user2912840 user2912840 - 10 months ago 70
AngularJS Question

AngularJS: How do I get a directive to update when the data changes?

I am trying to get a directive to update when the data changes in my controller... currently I have gotten the ng-repeat to update some of the values but the directive inside the repeat does not appear to get called again.

I have a directive like so:

app.directive("donut", function () {
return {
restrict: 'E',
scope: {
donut: '='
replace: true,
link: link

function link($scope, $elem, $attr) {
var chart = {
//chart functionality
$scope.$watch($scope.donut,function(){chart.createChart($elem, $scope.donut)});

I have this in my html:

<donut class="donut-holder-inventory" donut="data.donutData"></donut>

And then I have this in the controller:

$scope.regions = [
region: 'Team Number One',
data: [
title: 'Number One',
subtitle: 'Quantity Available',
daysSupply: 0,
targetNumber: 108,
actualNumber: 46,
targetPercentage: 1,
actualPercentage: 0,
color: 'red',
donutData: {
name: 'Number One',
fullscale: false,
fullsection: 108,
values: [46],
labeltext: ['% to goal'],
labelunits: "percent",
color: ["#f44336"],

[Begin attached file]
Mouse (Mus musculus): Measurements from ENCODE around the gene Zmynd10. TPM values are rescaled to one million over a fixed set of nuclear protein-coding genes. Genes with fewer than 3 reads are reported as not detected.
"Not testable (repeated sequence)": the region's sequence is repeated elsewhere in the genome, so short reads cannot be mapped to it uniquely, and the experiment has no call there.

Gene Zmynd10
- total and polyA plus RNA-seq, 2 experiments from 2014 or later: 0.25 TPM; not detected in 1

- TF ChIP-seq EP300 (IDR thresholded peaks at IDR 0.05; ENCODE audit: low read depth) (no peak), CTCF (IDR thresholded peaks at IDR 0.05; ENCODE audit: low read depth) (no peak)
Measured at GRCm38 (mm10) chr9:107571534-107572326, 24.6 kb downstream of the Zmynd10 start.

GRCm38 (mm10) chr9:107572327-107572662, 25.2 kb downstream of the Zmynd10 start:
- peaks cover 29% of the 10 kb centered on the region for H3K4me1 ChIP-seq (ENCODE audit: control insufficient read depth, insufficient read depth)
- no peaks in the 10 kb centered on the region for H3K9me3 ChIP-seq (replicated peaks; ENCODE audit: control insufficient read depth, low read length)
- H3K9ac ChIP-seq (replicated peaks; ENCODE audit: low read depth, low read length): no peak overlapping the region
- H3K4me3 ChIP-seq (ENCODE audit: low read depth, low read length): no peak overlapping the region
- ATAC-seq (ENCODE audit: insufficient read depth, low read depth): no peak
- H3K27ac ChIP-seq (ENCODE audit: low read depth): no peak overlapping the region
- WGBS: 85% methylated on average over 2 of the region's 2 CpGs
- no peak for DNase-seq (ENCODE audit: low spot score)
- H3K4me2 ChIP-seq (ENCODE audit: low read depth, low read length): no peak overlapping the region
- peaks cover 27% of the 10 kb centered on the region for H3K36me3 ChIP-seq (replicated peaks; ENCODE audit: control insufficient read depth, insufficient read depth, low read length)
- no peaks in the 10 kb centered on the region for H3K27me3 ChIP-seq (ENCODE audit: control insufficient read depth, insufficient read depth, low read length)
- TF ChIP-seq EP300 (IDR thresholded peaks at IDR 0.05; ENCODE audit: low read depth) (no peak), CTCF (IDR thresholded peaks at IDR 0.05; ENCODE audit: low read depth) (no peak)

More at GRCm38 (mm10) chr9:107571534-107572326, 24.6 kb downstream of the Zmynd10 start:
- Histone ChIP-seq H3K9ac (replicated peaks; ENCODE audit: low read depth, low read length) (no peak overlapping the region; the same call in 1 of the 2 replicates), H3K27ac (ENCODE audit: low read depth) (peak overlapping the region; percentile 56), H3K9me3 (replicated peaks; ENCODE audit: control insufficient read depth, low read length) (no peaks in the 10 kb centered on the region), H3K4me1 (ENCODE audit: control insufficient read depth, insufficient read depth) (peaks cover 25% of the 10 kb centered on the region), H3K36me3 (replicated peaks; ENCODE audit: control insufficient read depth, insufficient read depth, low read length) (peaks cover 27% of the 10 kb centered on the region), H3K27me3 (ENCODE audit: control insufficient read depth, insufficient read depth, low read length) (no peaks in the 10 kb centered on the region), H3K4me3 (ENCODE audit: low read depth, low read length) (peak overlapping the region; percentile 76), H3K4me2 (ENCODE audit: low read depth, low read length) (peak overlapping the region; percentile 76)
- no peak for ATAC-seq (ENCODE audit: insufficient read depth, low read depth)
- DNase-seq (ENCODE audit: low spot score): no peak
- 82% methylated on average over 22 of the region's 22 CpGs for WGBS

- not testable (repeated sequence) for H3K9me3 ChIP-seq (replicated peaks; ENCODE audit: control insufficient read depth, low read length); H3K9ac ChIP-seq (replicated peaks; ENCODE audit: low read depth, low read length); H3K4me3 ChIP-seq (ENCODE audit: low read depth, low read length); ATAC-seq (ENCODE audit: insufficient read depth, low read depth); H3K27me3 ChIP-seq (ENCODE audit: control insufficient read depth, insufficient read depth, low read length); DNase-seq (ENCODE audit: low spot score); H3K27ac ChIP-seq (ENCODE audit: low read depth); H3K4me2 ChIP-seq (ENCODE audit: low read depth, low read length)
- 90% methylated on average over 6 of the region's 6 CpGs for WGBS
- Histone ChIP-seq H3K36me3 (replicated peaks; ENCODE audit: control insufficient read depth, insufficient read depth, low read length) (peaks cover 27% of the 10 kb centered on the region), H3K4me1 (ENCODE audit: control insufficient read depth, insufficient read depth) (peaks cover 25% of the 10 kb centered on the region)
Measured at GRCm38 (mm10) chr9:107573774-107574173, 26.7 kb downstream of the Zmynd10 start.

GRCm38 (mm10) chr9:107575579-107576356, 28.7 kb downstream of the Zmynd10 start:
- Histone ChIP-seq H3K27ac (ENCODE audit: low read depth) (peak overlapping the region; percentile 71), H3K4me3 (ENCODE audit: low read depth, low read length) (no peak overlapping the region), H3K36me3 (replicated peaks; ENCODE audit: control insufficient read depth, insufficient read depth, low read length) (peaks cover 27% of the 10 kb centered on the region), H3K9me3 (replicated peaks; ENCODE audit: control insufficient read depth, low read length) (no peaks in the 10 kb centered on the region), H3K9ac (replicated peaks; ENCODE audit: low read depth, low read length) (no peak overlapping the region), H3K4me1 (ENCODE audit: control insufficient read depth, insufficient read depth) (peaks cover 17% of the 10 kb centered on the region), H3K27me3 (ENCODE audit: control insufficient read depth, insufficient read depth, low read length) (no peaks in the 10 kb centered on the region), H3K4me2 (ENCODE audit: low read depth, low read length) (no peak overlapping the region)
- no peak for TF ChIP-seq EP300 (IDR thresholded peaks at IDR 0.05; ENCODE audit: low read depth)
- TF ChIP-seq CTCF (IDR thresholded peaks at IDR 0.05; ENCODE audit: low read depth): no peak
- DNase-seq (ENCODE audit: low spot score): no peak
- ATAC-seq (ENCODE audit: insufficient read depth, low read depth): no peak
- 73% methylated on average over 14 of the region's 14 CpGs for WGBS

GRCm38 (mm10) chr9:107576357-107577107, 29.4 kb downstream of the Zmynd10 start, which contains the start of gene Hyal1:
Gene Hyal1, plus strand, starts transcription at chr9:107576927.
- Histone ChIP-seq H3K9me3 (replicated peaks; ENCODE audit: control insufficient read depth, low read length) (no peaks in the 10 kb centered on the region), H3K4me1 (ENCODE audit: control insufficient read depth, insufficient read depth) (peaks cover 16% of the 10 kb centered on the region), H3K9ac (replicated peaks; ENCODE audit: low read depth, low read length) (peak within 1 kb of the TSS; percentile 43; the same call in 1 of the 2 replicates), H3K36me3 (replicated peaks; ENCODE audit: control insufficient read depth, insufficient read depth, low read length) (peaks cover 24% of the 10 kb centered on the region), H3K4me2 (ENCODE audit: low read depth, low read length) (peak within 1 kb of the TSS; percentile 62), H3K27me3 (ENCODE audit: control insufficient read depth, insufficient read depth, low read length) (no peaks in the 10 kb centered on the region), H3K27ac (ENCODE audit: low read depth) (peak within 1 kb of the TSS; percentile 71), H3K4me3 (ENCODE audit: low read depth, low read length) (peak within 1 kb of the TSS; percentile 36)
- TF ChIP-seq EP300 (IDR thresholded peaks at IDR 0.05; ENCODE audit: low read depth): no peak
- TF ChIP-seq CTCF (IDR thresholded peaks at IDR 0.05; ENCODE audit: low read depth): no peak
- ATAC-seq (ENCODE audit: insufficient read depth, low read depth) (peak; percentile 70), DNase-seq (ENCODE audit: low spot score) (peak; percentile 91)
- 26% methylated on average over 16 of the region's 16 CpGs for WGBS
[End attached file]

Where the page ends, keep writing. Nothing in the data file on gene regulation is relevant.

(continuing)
labels: false,
height: 150

Then I have this timeout in the controller just to test the data binding:

function timerFunc(dat) {
$scope.$apply(function () {
var dat = $scope.regions;
for (var x = 0; x < dat.length; x++) {
var cdat = dat[x].data;
for (var c = 0; c < cdat.length; c++) {
var nval = Math.round($scope.regions[x].data[c].actualNumber + (Math.random() * 1000))
$scope.regions[x].data[c].targetNumber = nval;
$scope.regions[x].data[c].donutData.fullsection = nval;
var timer = setInterval(function () {
}, 1000);

The donut directive is bound to the .donutData property, the rest of the view updates but the donut directive does not, what do I need to do to make the directive run its link function again?


Call $watch with true as the third argument:

 $scope.$watch("donut", function(){chart.createChart($elem, $scope.donut)}, true);

By default when comparing two complex objects in JavaScript, they will be checked for "reference" equality, which asks if the two objects refer to the same thing, rather than "value" equality, which checks if the values of all the properties of those objects are equal.